People are still having sex well into their golden years. According to public health data compiled by Bloomberg News, 67 percent of men between the ages of 65 and 74, and 39.5 percent of women in the same age group, have had partner sex within the last 12 months. But at institutions and in organizations that ostensibly cater to seniors’ needs, the matter of older adults’ sexuality is often ignored altogether.
“It’s not like the gift shops in these long-term care facilities are providing condoms,” Melanie Davis, co-president and a founding member of Widener University’s Sexuality and Aging Consortium, told RH Reality Check. The Consortium, which was formed in 2010, works with nursing home administrators around the country on educating their staff about addressing behavioral issues or day-to-day questions about privacy and sex. Though condoms are occasionally distributed at sex education classes at these facilities, Davis says, few even have policies addressing sexual expression, residents’ privacy, or sexual safety and consent, let alone ready accessibility to STI-prevention methods.
Robin Dessel, sexual rights educator at the Hebrew Home in Riverdale, New York, said the lack of resources for sexually active seniors is reflective of narrow public attitudes. “Society at large has not come to terms with older adult sexuality,” she said. The Hebrew Home was the first adult care facility in the country to draft a policy regarding residents’ sexual expression; it’s also created a set of guidelines to help care providers determine whether a person with dementia can consent to sex.
The consequences of failing to address senior sexuality are complicated: While sexually transmitted infection rates among seniors actually haven’t increased dramatically, seniors may not be getting adequate details about prevention or treatment. In addition, one in three seniors dies due to Alzheimer’s or another form of dementia, and the rate of Alzheimer’s diagnosis is projected to climb over the next few decades. Memory loss can change a patient’s sexual expression and complicate matters of consent. And, as Dessel argues, the rights to privacy, sexual expression, and intimate contact are fundamental human rights—ones that seniors can be losing out on due to a lack of good information and clear policies.
More Than STI Prevention
Much recent media coverage of older adults’ sexuality has been pegged to reports that some sexually transmitted infections are up among people older than 65—leading to suggestions from commentators and reporters that aging Baby Boomers are less likely to practice safer sex or to communicate with partners about their sexual history.
The data on seniors’ STIs come from the Centers for Disease Control and Prevention, but CDC officials interpret the data differently. A spokesperson for the agency told RH Reality Check in an emailed statement that the CDC has not performed an analysis of sexually transmitted infection rates among adults older than 65 as a whole, and that the agency does not believe the uptick in chlamydia reports actually represents an increase in cases. For example, comparing 2008 to 2012, the rate of reported chlamydia among those older than 65 increased from 2.1 to 2.7 cases per 100,000 people—a tiny increase that could be attributed to population growth. For other STIs, such as gonorrhea, the rate of change among seniors is in keeping with that among other age groups.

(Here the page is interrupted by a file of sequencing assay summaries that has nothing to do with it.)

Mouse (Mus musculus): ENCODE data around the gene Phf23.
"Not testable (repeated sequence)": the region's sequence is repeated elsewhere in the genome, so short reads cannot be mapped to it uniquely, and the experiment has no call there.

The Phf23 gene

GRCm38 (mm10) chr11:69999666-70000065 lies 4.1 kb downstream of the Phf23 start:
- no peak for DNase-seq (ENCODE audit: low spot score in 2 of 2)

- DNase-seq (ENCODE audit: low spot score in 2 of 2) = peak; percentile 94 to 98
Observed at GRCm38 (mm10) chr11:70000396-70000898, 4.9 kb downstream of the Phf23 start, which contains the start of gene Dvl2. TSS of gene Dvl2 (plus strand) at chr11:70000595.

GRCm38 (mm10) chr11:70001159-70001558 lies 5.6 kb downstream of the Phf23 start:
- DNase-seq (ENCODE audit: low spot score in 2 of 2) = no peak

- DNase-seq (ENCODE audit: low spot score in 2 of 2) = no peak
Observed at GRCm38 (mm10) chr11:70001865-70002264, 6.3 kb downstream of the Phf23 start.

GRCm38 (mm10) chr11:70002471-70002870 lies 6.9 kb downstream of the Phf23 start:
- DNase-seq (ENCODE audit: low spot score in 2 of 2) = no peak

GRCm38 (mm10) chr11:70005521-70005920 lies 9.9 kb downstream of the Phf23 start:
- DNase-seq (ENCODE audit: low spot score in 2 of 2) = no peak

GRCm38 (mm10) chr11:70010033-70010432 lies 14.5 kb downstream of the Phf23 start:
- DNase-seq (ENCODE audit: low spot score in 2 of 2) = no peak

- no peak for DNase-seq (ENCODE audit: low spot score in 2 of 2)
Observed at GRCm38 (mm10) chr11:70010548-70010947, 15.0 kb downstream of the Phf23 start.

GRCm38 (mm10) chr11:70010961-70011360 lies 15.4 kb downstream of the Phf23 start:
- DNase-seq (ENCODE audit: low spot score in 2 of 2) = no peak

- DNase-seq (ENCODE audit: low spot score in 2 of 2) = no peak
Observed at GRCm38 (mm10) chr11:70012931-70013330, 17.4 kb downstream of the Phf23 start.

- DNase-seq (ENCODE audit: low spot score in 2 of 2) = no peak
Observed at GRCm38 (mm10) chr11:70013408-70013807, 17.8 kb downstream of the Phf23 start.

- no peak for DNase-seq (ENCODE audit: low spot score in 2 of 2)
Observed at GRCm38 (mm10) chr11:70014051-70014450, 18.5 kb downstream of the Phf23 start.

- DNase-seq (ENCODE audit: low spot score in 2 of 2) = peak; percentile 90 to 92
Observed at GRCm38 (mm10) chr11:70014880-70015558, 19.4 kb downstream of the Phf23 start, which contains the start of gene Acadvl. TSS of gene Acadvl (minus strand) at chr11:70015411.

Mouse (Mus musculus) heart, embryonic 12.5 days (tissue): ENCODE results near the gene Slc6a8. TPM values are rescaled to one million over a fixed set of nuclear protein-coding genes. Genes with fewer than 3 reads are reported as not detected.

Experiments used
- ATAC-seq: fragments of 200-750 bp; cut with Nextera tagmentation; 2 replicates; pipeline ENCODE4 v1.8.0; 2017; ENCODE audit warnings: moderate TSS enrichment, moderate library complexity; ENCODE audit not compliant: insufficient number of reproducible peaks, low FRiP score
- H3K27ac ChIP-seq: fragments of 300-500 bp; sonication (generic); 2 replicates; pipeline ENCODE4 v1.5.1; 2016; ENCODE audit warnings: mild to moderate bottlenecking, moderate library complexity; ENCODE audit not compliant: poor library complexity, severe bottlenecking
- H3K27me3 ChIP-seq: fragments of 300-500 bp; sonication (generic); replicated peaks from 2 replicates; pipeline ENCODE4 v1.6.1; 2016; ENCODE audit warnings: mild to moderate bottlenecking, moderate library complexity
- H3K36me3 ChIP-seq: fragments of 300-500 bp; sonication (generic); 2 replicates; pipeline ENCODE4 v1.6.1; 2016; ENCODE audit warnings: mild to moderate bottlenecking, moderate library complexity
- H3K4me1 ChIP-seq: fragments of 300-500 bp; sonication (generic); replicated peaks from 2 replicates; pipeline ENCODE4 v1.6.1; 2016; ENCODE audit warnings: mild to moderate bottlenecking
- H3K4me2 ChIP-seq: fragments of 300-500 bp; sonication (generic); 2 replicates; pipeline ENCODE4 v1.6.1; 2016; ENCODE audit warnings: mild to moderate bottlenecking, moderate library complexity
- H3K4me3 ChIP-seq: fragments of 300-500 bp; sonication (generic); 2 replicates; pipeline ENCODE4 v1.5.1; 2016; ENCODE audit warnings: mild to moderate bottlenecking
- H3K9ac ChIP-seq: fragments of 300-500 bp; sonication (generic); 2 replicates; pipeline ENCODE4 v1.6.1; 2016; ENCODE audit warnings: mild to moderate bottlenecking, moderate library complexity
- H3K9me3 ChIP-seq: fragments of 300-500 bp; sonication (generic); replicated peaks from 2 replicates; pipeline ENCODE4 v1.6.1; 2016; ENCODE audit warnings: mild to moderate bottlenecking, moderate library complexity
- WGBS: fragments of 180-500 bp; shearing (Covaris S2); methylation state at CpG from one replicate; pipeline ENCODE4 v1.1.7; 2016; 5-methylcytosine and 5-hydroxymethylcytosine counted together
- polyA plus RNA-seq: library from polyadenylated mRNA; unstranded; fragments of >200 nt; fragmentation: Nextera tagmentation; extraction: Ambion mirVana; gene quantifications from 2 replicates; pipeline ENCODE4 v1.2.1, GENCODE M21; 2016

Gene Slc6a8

While STI increases may not be as dramatic as sometimes reported, both Davis and her Sexuality and Aging Consortium co-president, Robin Goldberg-Glen, say seniors still often have a hard time accessing good information about how to protect themselves. Sex education classes in care facilities are far from common, for one thing; for another, there are no condoms designed specifically with older adults in mind.
“Physiologically, erections aren’t as firm when people get older,” Davis, who also runs a private practice as a sex educator, said. “They’re less firm, so it’s harder to get a condom to sit right. What are you supposed to do? Take it off, put it back on—it’s often easier just not to use it.” In facilities that do make condoms available during sex ed classes, she adds, seniors may feel shy about mentioning their difficulties using condoms.
Davis often recommends the female condom, FC2, to older clients. But it takes some time and education to learn to use FC2 properly, especially for older women who haven’t used tampons before.
In addition to these and other physiological concerns—such as erectile dysfunction, lubrication or lack thereof, chronic pain, or changes in mobility—caregivers must address issues of privacy, consent, and appropriate sexual expression that can affect older adults uniquely.
Many facilities are “sex-positive on the face of it,” Davis said; one facility that engaged her as a consultant, for instance, told her they have a private room clients can use for conjugal visits. In reality, however, she says available amenities are often lacking. One facility’s “private room,” for example, was actually a conference room, which staff used for meetings.